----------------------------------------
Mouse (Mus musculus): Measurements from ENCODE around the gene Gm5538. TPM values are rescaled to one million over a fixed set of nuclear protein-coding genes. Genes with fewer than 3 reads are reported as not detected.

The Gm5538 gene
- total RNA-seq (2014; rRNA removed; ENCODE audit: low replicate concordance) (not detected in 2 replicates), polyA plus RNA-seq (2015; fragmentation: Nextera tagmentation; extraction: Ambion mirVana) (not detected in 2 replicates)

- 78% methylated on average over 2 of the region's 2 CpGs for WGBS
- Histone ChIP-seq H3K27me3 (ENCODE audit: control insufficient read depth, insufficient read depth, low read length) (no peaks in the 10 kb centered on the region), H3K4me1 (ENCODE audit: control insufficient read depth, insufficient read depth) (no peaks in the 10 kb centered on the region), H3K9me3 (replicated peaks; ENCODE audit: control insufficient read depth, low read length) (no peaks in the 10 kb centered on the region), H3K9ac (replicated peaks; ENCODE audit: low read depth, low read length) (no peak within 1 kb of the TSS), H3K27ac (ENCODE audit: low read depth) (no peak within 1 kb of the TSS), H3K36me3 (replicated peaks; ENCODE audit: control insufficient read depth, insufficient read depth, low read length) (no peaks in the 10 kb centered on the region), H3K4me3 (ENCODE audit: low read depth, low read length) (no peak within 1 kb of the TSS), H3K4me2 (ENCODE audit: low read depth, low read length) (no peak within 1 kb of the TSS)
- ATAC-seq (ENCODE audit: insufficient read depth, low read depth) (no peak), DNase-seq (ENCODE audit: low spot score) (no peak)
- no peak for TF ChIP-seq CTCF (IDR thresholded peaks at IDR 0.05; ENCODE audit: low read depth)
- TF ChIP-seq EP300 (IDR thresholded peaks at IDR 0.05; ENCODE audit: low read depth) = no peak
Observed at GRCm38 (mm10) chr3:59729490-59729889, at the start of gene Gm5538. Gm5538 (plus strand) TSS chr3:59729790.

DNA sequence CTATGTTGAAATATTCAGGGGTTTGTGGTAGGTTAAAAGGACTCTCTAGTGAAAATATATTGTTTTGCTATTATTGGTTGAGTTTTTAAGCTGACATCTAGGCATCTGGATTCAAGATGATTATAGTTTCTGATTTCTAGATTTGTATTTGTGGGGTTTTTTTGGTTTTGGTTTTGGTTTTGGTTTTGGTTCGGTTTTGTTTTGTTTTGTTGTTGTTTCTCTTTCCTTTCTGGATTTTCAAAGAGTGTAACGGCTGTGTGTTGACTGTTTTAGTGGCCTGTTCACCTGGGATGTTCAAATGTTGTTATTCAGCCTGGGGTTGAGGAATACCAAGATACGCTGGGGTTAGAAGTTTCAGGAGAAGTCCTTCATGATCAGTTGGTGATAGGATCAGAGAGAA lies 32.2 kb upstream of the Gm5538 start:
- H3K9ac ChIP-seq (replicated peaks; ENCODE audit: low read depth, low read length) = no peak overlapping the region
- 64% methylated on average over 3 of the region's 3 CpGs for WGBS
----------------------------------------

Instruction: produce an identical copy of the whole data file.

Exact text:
Mouse (Mus musculus): Measurements from ENCODE around the gene Gm5538. TPM values are rescaled to one million over a fixed set of nuclear protein-coding genes. Genes with fewer than 3 reads are reported as not detected.

The Gm5538 gene
- total RNA-seq (2014; rRNA removed; ENCODE audit: low replicate concordance) (not detected in 2 replicates), polyA plus RNA-seq (2015; fragmentation: Nextera tagmentation; extraction: Ambion mirVana) (not detected in 2 replicates)

- 78% methylated on average over 2 of the region's 2 CpGs for WGBS
- Histone ChIP-seq H3K27me3 (ENCODE audit: control insufficient read depth, insufficient read depth, low read length) (no peaks in the 10 kb centered on the region), H3K4me1 (ENCODE audit: control insufficient read depth, insufficient read depth) (no peaks in the 10 kb centered on the region), H3K9me3 (replicated peaks; ENCODE audit: control insufficient read depth, low read length) (no peaks in the 10 kb centered on the region), H3K9ac (replicated peaks; ENCODE audit: low read depth, low read length) (no peak within 1 kb of the TSS), H3K27ac (ENCODE audit: low read depth) (no peak within 1 kb of the TSS), H3K36me3 (replicated peaks; ENCODE audit: control insufficient read depth, insufficient read depth, low read length) (no peaks in the 10 kb centered on the region), H3K4me3 (ENCODE audit: low read depth, low read length) (no peak within 1 kb of the TSS), H3K4me2 (ENCODE audit: low read depth, low read length) (no peak within 1 kb of the TSS)
- ATAC-seq (ENCODE audit: insufficient read depth, low read depth) (no peak), DNase-seq (ENCODE audit: low spot score) (no peak)
- no peak for TF ChIP-seq CTCF (IDR thresholded peaks at IDR 0.05; ENCODE audit: low read depth)
- TF ChIP-seq EP300 (IDR thresholded peaks at IDR 0.05; ENCODE audit: low read depth) = no peak
Observed at GRCm38 (mm10) chr3:59729490-59729889, at the start of gene Gm5538. Gm5538 (plus strand) TSS chr3:59729790.

DNA sequence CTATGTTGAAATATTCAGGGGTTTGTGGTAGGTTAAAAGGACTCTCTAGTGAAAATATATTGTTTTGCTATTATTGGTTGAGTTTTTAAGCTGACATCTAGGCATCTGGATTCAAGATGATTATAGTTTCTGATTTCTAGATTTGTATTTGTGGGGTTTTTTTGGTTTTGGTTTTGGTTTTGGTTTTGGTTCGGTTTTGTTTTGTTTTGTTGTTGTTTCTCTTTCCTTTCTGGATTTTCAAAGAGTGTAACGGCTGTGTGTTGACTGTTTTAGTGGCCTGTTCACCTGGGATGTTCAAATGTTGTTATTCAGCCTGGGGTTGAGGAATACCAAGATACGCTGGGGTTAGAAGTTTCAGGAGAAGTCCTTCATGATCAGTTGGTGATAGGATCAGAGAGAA lies 32.2 kb upstream of the Gm5538 start:
- H3K9ac ChIP-seq (replicated peaks; ENCODE audit: low read depth, low read length) = no peak overlapping the region
- 64% methylated on average over 3 of the region's 3 CpGs for WGBS